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Hypertension Claims And Blood Pressure Readings

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Vync

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  • Content Curator/HadIt.com Elder

Hello everyone,

I have an active hypertension claim and have a couple of odd questions regarding BP readings. Hypertension is listed as an active problem in my VAMC medical record and I also take daily medication to help control it. The rating criteria for hypertension is listed further below.

My VAMC takes my blood pressure (BP) only taken at the first clinic I visit each day. If my BP reading is high (usually the case), then the nurse waits a bit, takes another reading, and notes the lower of the two. While reviewing my progress notes, I find that only one BP result is noted. Sometimes the notes indicate it was taken two or three times, but do not include the numbers.

Per the rating criteria below, Note 1 indicates that "hypertension must be confirmed by readings taken two or more times on at least three different days". With the VA noting the results of only one reading this makes it difficult for a veteran to meet the specific requirements of note 1.

Are the nurses supposed to record the values of each BP reading or only the best one?

I usually take my own BP a couple of times a day and log the readings. Would it be helpful to submit a copy of my BP log or would they only consider readings taken at the VAMC or other medical provider?

How does medication used to control high BP factor into a claim?

7101 Hypertensive vascular disease (hypertension and isolated systolic hypertension):

Diastolic pressure predominantly 130 or more----- 60 %

Diastolic pressure predominantly 120 or more----- 40 %

Diastolic pressure predominantly 110 or more, or; systolic pressure predominantly 200 or more----- 20%

Diastolic pressure predominantly 100 or more, or; systolic pressure predominantly 160 or more, or; minimum evaluation for an individual with a history of diastolic pressure predominantly 100 or more who requires continuous medication for control---- 10%

Note (1): Hypertension or isolated systolic hypertension must be confirmed by readings taken two or more times on at least three different days. For purposes of this section, the term hypertension means that the diastolic blood pressure is predominantly 90mm. or greater, and isolated systolic hypertension means that the systolic blood pressure is predominantly 160mm. or greater with a diastolic blood pressure of less than 90mm.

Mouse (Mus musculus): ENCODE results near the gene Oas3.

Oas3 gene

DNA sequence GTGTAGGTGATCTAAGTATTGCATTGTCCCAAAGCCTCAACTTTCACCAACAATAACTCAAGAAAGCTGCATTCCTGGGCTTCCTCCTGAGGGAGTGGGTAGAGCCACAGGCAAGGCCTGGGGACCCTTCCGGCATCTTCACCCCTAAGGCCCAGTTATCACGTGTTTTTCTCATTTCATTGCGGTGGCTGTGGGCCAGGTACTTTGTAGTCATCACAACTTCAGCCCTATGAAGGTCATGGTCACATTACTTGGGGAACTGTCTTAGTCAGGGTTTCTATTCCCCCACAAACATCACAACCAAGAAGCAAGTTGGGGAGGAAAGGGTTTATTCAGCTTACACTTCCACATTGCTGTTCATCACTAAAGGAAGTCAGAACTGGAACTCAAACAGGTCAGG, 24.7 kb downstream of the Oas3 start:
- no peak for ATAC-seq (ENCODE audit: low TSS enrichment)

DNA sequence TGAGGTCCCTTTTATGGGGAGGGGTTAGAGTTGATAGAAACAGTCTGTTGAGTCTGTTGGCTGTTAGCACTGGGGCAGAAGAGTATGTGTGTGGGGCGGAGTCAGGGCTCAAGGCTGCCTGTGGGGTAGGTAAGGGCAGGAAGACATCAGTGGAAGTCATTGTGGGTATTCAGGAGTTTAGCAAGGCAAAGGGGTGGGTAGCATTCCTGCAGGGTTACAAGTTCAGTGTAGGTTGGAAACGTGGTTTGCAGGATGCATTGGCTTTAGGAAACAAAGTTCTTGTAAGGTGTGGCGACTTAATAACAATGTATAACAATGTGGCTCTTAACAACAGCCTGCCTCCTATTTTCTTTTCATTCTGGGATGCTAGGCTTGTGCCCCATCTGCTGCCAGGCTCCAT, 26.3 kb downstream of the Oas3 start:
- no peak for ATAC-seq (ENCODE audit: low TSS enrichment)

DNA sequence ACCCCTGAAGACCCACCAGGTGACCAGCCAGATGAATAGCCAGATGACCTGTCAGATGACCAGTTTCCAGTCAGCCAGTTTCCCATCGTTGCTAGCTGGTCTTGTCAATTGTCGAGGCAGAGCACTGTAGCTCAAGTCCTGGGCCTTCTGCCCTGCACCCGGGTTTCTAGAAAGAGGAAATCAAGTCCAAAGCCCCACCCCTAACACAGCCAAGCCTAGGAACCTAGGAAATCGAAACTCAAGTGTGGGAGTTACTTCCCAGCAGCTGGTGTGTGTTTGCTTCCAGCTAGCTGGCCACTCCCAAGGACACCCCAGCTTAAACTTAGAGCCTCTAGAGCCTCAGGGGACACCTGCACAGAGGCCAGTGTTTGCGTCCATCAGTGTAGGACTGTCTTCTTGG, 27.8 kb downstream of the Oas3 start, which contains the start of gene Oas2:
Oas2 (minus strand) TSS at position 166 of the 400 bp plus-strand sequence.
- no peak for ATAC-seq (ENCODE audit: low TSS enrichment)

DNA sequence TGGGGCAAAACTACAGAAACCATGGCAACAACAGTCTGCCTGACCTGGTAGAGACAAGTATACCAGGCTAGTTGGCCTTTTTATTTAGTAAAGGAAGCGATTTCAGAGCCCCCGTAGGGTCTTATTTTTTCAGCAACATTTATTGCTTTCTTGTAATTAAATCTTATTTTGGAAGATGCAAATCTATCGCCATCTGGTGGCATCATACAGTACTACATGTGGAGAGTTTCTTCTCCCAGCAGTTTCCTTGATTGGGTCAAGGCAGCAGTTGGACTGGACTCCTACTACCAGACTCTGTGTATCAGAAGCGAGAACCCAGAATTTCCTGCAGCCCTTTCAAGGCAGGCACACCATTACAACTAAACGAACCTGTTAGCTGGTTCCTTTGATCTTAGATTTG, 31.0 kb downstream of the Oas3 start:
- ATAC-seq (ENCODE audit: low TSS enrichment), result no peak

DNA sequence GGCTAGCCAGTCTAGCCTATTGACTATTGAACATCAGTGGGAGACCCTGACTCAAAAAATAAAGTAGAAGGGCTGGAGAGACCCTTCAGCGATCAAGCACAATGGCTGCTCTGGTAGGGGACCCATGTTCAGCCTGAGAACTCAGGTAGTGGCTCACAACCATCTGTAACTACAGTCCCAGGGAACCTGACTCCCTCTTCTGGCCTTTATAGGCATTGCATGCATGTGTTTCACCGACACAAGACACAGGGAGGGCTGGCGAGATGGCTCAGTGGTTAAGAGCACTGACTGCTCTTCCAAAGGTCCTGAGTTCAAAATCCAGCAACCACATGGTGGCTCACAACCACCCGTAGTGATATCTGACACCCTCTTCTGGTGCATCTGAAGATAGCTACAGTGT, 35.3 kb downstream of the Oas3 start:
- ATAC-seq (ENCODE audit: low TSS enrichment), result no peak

Note (2): Evaluate hypertension due to aortic insufficiency or hyperthyroidism, which is usually the isolated systolic type, as part of the condition causing it rather than by a separate evaluation.

Note (3): Evaluate hypertension separately from hypertensive heart disease and other types of heart disease.

For comparison purposes, I included this chart from the Mayo Clinic's web site.

http://www.mayoclinic.com/health/blood-pressure/HI00043

op number (systolic) in mm Hg Bottom number (diastolic) in mm Hg Your category* What to do** Below 120 and Below 80 Normal blood pressure Maintain or adopt a healthy lifestyle. 120-139 or 80-89 Prehypertension Maintain or adopt a healthy lifestyle. 140-159 or 90-99 Stage 1 hypertension Maintain or adopt a healthy lifestyle. If blood pressure goal isn't reached in about six months, talk to your doctor about taking one or more medications. 160 or more or 100 or more Stage 2 hypertension Maintain or adopt a healthy lifestyle. Talk to your doctor about taking more than one medication.

"If it's stupid but works, then it isn't stupid."
- From Murphy's Laws of Combat

Disclaimer: I am not a legal expert, so use at own risk and/or consult a qualified professional representative. Please refer to existing VA laws, regulations, and policies for the most up to date information.

 

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Are you a VN vet? If you are I'm pretty sure that hypertension is part of IHD which is presumptive. I don't know if you can do this or not but, I would ask the nurse why she is not putting all three readings in your record. I would then ask her to please put all readings in the file. It is your file why shouldn't you be able to ask them to put readings in there that pertain to your health and your claim. I don't know if what I'm telling you is 100% accurate or not. I'm sure others who have had a claim for that will post something.

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  • HadIt.com Elder

This is the statement that the VA usually uses, along with the 10%, regardless of what B/P is without drugs.

"Diastolic pressure predominantly 100 or more, or; systolic pressure predominantly 160 or more, or; minimum evaluation for an individual with a history of diastolic pressure predominantly 100 or more who requires continuous medication for control---- 10%"

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  • HadIt.com Elder

Even with medication the readings have to be 100.

I went down that road several years ago before I got my HTN service connected.

A good thing is if you develop heart disease related to the HTNm then the HTN is to be rated separately.